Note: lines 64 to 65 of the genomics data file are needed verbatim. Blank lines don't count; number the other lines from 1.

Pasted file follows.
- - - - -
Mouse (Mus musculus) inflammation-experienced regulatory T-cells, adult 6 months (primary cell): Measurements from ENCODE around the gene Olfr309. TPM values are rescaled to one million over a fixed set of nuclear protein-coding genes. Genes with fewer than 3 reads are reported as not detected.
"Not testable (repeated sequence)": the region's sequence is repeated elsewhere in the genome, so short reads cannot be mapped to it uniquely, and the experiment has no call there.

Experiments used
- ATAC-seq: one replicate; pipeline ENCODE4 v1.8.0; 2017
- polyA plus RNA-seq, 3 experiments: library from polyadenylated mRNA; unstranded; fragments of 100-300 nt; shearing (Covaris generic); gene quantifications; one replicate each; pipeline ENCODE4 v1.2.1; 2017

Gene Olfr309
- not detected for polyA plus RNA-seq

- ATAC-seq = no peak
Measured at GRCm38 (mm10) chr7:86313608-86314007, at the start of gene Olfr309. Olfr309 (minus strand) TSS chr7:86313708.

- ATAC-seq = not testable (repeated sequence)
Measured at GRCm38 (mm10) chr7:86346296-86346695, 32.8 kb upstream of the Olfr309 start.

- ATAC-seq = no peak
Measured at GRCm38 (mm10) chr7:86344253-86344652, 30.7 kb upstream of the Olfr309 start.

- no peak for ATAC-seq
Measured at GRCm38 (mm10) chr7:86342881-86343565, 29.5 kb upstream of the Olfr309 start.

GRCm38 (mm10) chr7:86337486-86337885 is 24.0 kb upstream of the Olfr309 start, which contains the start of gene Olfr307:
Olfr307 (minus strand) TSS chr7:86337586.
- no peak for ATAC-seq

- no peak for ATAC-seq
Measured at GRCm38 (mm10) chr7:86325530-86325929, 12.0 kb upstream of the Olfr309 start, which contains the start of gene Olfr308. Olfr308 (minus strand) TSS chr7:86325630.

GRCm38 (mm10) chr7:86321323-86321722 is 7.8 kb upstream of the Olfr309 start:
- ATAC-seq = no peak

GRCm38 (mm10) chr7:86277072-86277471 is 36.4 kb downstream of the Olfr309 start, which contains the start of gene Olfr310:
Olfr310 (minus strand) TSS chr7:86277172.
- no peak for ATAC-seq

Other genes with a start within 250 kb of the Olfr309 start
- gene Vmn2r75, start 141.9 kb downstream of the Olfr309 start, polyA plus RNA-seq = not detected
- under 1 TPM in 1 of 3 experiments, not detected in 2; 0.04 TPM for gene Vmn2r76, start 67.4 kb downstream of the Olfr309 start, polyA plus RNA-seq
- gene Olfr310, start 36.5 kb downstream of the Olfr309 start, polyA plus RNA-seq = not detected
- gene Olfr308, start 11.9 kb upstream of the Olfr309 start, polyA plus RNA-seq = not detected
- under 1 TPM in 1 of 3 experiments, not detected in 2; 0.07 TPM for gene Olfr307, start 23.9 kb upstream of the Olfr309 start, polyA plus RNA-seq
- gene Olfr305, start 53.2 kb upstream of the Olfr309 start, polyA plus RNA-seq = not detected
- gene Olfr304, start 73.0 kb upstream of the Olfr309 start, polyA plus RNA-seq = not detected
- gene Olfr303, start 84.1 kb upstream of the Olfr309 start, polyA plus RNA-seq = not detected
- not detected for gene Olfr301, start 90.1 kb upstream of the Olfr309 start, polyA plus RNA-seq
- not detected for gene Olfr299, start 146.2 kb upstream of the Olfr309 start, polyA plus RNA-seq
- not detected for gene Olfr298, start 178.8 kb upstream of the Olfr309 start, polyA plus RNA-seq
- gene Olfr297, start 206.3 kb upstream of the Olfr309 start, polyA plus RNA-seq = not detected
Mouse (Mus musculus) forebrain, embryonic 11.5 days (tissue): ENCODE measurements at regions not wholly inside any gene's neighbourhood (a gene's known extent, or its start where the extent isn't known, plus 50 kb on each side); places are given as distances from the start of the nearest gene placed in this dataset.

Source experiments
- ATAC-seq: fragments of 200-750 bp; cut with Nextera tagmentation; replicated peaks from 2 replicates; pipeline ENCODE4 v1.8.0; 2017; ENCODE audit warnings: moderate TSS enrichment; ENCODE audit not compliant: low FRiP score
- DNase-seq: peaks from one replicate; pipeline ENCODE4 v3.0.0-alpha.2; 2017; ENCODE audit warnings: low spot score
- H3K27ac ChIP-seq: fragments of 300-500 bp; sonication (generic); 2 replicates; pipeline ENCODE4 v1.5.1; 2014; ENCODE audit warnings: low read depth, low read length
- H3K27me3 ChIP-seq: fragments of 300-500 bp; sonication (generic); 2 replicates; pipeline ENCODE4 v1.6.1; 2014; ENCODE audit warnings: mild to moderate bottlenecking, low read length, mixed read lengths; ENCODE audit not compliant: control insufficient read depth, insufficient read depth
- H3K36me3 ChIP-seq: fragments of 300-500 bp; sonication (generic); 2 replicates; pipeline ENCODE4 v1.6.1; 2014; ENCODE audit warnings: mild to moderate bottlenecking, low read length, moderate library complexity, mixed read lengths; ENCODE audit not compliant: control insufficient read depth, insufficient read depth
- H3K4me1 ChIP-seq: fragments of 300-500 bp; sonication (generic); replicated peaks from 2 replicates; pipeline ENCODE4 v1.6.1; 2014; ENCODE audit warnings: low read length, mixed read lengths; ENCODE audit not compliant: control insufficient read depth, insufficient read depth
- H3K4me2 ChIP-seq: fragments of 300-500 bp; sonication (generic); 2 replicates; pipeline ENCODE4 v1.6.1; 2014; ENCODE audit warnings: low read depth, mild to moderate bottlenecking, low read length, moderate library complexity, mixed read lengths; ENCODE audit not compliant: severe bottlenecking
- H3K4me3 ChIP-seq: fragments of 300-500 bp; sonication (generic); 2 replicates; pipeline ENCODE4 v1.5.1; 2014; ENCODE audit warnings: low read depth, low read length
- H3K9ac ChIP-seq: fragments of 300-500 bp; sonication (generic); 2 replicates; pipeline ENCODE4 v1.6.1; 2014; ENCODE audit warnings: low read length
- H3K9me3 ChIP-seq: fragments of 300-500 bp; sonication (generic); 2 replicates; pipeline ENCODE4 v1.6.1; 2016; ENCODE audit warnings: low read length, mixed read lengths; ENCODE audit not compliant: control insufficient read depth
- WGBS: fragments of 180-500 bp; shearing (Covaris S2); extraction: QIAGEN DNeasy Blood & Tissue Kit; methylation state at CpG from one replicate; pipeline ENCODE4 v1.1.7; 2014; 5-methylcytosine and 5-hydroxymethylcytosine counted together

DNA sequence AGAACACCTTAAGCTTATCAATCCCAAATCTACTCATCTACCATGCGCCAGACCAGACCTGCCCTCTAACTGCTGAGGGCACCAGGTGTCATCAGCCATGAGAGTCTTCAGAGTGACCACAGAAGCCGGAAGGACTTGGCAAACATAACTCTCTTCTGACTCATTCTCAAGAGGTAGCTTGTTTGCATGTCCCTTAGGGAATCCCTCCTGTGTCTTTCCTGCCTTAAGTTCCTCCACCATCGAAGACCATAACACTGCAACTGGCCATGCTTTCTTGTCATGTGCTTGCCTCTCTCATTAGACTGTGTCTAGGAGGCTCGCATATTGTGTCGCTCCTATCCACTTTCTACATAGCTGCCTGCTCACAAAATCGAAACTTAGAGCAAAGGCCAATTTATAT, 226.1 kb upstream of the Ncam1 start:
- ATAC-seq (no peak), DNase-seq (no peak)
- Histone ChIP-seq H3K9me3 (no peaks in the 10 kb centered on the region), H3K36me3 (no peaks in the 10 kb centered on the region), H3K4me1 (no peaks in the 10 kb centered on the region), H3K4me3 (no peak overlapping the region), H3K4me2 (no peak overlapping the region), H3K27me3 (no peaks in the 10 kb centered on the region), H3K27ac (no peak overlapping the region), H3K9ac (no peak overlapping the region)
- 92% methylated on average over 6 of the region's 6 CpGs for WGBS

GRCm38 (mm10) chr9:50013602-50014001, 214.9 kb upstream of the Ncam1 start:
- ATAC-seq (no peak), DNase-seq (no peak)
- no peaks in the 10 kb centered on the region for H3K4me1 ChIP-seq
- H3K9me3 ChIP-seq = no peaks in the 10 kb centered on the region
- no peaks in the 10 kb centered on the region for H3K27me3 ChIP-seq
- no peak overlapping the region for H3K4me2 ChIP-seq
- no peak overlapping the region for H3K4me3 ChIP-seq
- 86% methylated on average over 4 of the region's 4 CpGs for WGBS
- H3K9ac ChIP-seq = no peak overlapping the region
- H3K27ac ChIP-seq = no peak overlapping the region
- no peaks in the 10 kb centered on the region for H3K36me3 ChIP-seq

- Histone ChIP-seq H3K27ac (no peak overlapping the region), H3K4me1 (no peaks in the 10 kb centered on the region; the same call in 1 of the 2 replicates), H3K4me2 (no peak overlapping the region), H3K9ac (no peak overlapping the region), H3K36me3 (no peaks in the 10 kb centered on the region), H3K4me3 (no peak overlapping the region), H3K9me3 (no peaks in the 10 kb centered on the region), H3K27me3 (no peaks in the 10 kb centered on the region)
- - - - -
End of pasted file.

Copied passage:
- H3K9ac ChIP-seq = no peak overlapping the region
- H3K27ac ChIP-seq = no peak overlapping the region